Vintage television tube with blank screen
07_Mairead_O'Connor
Mairead O'Connor Engagement Lead and Partner

Our Thinking Tue 19th July, 2016

For software inspiration, turn on your TV

I’ve always been one to appreciate the power of a good metaphor – hence my recent talk on how bringing a prototype to its fullest potential is rather like raising an unruly teenager.

Another sprung to mind while contemplating the way many organisations choose to fund their IT programmes – it’s as if they are financing a huge Hollywood feature film, when they should really be looking at the world of TV for inspiration. Starry-eyed Finance Directors should watch Game of Thrones for inspiration, not Lord of the Rings. And here’s why.

TV programmes are a safer investment

If you’re planning a film, you need to budget up front for a huge, multi-year project – and that’s often the approach Finance Directors are most familiar with when looking at funding new work with their IT budget. But from a development perspective, we know we can make better products by breaking the planning and finance cycle down into smaller chunks.

The TV model provides a clear example of the ideal way to fund software development:

  • Choose an appropriate amount of money to experiment with and make a pilot first (in our case – a prototype, or MVP).
  • Before bringing in a huge film crew, rehearse with your actors (a small team, in core roles). This way you can iron out the most obvious problems before spending a lot of money.
  • Crucially, put your pilot in front of real viewers and look at your ratings; get your prototype in the hands of users and check feedback from social media. Get real data by getting your product in the market as early as possible.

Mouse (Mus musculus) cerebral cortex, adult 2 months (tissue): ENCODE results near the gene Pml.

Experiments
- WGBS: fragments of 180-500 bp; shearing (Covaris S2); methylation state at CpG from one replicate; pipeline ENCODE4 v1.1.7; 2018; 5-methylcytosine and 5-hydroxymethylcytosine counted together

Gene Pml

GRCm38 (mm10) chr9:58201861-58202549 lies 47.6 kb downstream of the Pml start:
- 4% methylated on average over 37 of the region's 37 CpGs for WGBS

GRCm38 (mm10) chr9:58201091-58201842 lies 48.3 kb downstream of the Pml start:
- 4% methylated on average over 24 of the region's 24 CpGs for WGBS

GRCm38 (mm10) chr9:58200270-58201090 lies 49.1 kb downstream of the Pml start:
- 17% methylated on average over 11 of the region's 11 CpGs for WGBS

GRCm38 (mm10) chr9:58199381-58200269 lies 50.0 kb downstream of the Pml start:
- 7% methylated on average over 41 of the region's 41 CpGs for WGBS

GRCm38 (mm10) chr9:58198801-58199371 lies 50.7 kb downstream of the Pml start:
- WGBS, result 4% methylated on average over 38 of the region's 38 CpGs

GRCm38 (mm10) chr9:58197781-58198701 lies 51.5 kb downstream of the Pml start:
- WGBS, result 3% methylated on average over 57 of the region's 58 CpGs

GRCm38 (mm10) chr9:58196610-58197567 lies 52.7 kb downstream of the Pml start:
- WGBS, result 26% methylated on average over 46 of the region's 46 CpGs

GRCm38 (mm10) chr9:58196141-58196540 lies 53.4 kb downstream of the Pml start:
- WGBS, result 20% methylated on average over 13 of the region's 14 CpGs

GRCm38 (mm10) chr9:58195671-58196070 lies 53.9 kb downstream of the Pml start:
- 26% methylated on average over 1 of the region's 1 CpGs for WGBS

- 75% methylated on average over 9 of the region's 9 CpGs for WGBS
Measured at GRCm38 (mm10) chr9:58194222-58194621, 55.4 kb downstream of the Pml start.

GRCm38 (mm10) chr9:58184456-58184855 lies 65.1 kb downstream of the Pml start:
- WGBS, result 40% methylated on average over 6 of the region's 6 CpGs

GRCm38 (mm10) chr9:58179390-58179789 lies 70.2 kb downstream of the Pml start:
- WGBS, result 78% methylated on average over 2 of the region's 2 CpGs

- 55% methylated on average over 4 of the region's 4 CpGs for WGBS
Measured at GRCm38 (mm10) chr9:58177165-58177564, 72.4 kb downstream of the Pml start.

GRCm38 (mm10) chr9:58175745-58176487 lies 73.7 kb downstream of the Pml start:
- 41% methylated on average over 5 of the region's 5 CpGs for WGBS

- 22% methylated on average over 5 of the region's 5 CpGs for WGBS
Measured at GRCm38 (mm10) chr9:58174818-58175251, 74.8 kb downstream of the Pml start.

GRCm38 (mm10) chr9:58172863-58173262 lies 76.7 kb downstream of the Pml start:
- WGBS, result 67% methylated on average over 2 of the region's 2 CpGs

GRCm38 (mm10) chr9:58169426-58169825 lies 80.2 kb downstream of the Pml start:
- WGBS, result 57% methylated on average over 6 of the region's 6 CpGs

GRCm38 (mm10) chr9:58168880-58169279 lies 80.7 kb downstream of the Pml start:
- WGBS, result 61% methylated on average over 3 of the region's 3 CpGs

TV has a closer relationship with its audience

Another plus of TV – as opposed to film – is that you’re much closer to the audience, and better placed to respond to their needs. Take Netflix, which used its insights into audience data to place a bet on remaking House of Cards, among other things – a move that has clearly paid off.

You can take out characters (or features) that don’t resonate with your users (and even re-introduce them, if the audience clamours for it).

Films don’t have the same luxury – which perhaps explains how frequently films with huge budgets fail to capture their audiences’ affections.

TV caters for all kinds of budget

With greater insight into the needs of your audience, it’s easier to budget for experiences that more closely match their needs. While cinema does create films of different scale, TV has mastered this art: Mad Men and Countdown both have their place in the market, showing that the relationship between production budget and success isn’t fixed.

With a clear view of your audience, you’re in a much better place to determine how valuable a given piece of software (or a new feature) will really be – and then assign budget that’s appropriate to the task at hand.

TV still needs great people

There are many benefits to creating a product or service in a more iterative fashion – but it can’t solve every challenge for you. If anything, the pace of development puts an even greater focus on having the right delivery team in place – it’s absolutely crucial to have people that know what they’re doing .

And when the team is arguably not quite right, the difference shows. Remember Heroes? It soon went to pieces without its writing team in place.

And just take a look at the variable performance of Top Gear over the last few years – it goes to show that a team that’s had the opportunity to test, learn and evolve its approach together can punch well above its weight.

And that’s where the comparisons – and the punching – must end.